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Passbolt, The Open Source Password Manager For All

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Luxembourg-based startup Passbolt has created a password manager to address a common problem we all face, from individuals to small and large companies: how to deal with multiple passwords without risking a breach of privacy? With 30,000 current active users and the goal of reaching 100,000 by the end of 2019, Passbolt intends to win over IT teams to become the standard in password management. We met with Kevin Muller, CEO, to chat about Passbolt and cybersecurity as a whole.
(Featured Image: Cédric Alfonsi, Kevin Muller and Rémi Bertot, Passbolt’s cofounders / Image Credit @ Silicon Luxembourg / Anna Katina)
Can you explain to our readers the cybersecurity issues linked to password management?

It is commonly known nowadays that to efficiently protect our computers, we need to come up with complicated passwords: over 12 characters long, and combining figures and letters.

That being said, cracking passwords is still one of the main methods of hackers! And, most importantly, having a complicated password is sometimes not sufficient, especially if it needs to be shared among colleagues. That’s the real risk.

A majority of companies still work with shared passwords, either because unique passwords are too expensive or not possible. Those joint passwords are then listed on an excel sheet in an open file. That is the worst practice to implement!

On our platform, employees choose with whom they want to share their passwords, grant them access and trace when and who effectively used the information.

What’s the story behind Passbolt?

A few years ago, we were running a web agency in New Delhi with over 60 employees. Each time we had a new project coming in, we needed the access codes to connect to our clients’ servers. We quickly started to face some real issues. Imagine that those passwords were sent to us via emails or skype, and then redistributed among our team via emails again! This process was time-consuming and a major risk in terms of security.

We then decided to develop an open source software, for our internal purposes only, to safely manage all the passwords within our team. After a few months, many of our clients asked to use this software as it was clearly answering a practical problem they were also facing.

In 2016, Passbolt was ready to be commercialized as a free and open source software for all. Our goal is to have this free software downloaded on millions of computers in the coming years!

Since April 2018, we also offer a paid service, Passbolt Pro, with more functionalities.

“Over the course of 48 hours, hackers from the YWH’s community tried to hack our system. Good news: they all failed!”

How does your product work?

Our solution is geared toward IT teams that need to use shared passwords and want to protect themselves. Our product is appreciated by tech experts who understand open source, know how to integrate a software in their infrastructure and require high flexibility. That’s the strength of Passbolt! The software can be either used through our cloud or on location! That was key for us since the beginning.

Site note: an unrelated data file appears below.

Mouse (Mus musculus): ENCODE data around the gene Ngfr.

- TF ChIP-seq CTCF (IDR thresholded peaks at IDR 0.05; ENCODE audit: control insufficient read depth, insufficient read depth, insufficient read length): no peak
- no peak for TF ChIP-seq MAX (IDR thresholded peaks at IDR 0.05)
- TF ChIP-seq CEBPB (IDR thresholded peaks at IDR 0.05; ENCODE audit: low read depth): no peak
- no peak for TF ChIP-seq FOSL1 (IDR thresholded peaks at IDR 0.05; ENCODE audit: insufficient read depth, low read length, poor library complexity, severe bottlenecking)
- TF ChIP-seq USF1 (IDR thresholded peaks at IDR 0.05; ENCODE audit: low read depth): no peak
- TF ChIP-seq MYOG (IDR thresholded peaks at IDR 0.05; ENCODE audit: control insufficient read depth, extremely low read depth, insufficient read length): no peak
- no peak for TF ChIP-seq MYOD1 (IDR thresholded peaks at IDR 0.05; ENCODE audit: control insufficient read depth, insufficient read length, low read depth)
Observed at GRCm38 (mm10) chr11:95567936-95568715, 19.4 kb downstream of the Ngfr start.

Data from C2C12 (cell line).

You need to understand that data protection is paramount for anyone, but companies have to trust a software company like ours to ensure that their data is safely secured.

Our choice of open source was dictated by our strong belief that privacy by design is essential when we deal with cybersecurity. We therefore propose two options to host the software (in house or on our cloud) to ensure the easiest application.

One important point for us lies in the fact that we do not use any trackers within our clients’ software. Most of our competitors use trackers for marketing purposes to better identify the needs of their clients. We have chosen not to pursue this route, once again to gain our clients’ full trust.

We’ve discussed customer protection, but how do you ensure that your product is protected against cyberattacks?

We take the security of our product incredibly seriously and want to deliver the safest solution possible.

Since the beginning of this adventure, even before GDPR, our data only went on European clouds. We also have a robust cryptographic algorithm to protect our data. Even in the highly unlikely case that we experience a breach, hackers could not use the data because we use asymmetric encryption.

For the first time last year, we participated in the Bug Bounty program, hosted by Yes We Hack (YWH) and sponsored by Qwant. Over the course of 48 hours, hackers from the YWH’s community tried to hack our system. Good news: they all failed!

No one can ever claim that their software is 100% safe, and we don’t either, but we are doing everything we can to ensure our clients’ the best protection possible. Part of our budget is therefore dedicated to Bug Bounty, and we will repeat this exercise every year.

“Data gives power to its owners!”

Finally, what’s your view on the question of European Sovereignty?

We need European sovereignty to create our own system to counterattack cyberterrorism. This is vital to have more and more actors in this battle.

In the upcoming years, the war will take place in the digital world and only the ones with lots of data will win. We still have major leaks and this cannot happen anymore. Data gives power to its owners!

We need to give back sovereignty to our clients to strengthen Europe. That is essential.

Interview by C-L.M.

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